Column: India’s second Green Revolution

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SummaryBetween 2004 and 2011, the net fixed capital stock per worker increased by 71% in the agriculture sector

Agri-transformation that occurred during 2004-05 to 2011-12 was certainly the most remarkable change that happened since the beginning of economic reforms in 1991, and perhaps even one of the best spells for agriculture since Independence! Consider the following facts: over the seven year period of 2004-05 to 2011-12, the real agri-GDP per worker engaged in agriculture increased by a whopping 51% compared to just stagnant, nay marginally lower (by -1.3%) agri-GDP per worker during the preceding five years, 1999-2000 to 2004-05, and only 21% during 1993-94 to 1999-00, as the accompanying

graph shows. Call it agri-growth with human face!

The big-bang 51% rise in agri-GDP per worker was presumably propelled by an even more impressive increase of 71.5% in net fixed capital stock per worker in agriculture during 2004-11. No wonder, with each worker better equipped with capital, growth in per worker agri-incomes has accelerated by leaps and bounds, which was never witnessed earlier. That had the most salutary impact on rural poverty ratio (estimated by Tendulkar’s poverty line), which decreased almost three times faster during 2004-05 to 2011-12 (by 2.3 percentage points per annum) than during 1993-94 to 2004-05 (declining by just 0.7 percentage points per annum). This pace of decline in poverty ratio is robust, and will broadly hold, no matter how one defines poverty levels. Isn’t faster poverty reduction one of the most important policy aims of any government in India? And if that is delivered, why don’t we give credit to the policy and stay its course even more rigorously? The problem is poor communication of complex policies and processes that triggered this capital accumulation in agriculture, propelling per worker agri-GDP growth, and fall in rural poverty. Let us try to decipher some of this complexity.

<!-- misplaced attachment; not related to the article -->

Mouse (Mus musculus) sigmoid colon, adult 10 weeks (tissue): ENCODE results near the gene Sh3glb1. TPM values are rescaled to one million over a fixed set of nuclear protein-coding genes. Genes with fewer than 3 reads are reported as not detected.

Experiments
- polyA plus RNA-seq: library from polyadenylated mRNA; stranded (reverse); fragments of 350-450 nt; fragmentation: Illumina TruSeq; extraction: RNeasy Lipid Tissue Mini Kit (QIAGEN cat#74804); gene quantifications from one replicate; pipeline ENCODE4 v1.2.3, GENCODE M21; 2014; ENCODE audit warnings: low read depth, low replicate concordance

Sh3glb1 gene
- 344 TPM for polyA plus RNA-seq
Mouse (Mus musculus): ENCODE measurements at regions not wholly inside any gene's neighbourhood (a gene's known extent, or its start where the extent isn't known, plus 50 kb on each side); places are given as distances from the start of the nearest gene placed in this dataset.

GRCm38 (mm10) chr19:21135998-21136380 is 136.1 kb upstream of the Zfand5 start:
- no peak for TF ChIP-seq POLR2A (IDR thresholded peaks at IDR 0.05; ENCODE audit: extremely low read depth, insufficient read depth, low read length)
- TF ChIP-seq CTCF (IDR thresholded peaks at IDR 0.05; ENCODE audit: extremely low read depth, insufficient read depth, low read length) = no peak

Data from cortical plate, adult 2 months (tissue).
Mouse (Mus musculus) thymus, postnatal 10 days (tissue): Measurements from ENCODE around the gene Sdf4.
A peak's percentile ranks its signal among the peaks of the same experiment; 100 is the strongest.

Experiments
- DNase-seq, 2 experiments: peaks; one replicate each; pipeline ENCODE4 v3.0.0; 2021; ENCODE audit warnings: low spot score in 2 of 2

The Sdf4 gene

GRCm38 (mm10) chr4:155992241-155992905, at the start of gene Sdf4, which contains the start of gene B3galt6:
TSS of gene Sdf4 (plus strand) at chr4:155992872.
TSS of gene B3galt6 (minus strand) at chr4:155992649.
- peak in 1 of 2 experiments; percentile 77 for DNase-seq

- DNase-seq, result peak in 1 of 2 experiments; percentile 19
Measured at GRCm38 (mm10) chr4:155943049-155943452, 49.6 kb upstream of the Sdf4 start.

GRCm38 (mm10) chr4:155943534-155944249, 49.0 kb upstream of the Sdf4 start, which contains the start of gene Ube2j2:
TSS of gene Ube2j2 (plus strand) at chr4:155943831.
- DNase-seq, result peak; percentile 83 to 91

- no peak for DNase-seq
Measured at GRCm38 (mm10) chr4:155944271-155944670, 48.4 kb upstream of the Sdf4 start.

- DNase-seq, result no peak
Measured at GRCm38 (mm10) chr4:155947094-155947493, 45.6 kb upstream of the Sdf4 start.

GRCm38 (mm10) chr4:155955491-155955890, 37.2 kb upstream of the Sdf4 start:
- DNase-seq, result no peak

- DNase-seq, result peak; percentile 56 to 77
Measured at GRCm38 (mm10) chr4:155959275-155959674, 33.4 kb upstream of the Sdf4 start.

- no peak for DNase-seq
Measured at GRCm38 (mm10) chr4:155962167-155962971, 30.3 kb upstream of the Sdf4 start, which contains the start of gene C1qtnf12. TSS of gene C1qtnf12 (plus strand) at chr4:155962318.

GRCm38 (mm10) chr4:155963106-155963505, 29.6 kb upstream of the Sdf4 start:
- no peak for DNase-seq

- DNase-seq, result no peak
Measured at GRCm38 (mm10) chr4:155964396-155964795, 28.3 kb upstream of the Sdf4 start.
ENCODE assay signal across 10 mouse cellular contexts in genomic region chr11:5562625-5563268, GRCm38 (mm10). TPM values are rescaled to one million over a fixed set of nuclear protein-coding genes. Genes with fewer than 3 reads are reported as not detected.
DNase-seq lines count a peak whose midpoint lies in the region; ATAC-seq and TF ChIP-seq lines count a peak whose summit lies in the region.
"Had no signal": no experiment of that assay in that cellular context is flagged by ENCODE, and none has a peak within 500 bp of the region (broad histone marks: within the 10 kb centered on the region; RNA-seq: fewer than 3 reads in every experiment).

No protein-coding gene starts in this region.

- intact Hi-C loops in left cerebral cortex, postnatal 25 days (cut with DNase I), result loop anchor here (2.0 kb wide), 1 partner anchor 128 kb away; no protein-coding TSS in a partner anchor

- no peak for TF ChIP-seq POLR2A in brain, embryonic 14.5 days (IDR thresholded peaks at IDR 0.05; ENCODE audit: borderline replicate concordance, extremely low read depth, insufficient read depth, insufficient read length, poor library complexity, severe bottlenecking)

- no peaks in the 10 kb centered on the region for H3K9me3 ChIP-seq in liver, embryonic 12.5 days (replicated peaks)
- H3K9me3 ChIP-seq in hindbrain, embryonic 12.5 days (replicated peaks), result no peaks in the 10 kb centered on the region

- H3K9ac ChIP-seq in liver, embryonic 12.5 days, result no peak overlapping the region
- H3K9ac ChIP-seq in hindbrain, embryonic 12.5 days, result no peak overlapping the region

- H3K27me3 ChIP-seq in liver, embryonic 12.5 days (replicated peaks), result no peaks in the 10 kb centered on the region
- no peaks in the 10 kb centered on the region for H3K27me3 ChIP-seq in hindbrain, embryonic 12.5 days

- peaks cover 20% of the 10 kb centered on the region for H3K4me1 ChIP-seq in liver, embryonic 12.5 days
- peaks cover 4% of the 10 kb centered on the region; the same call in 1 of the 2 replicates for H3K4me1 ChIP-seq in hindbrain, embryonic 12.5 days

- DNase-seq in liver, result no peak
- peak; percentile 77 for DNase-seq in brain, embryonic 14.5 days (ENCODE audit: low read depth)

Investments and accumulation of capital in any sector lays down the foundation of growth and prosperity of that sector. Investments in Indian agriculture as a percentage of agri-GDP, have been fluctuating, but broadly hovered around 10-12% during 1980-81 to 2003-04. However, since 2004-05, it had a clear structural break, and by 2011-12, it is now hovering around 20% of agri-GDP. It is coupled with first time drop in absolute number of workforce engaged in agriculture (by about 31 million) during 2004-05 to 2011-12 (as per NSSO). Both are most fundamental, and welcome changes in Indian agriculture since decades, as they equip the agri-workers with more capital and thus raise labour and

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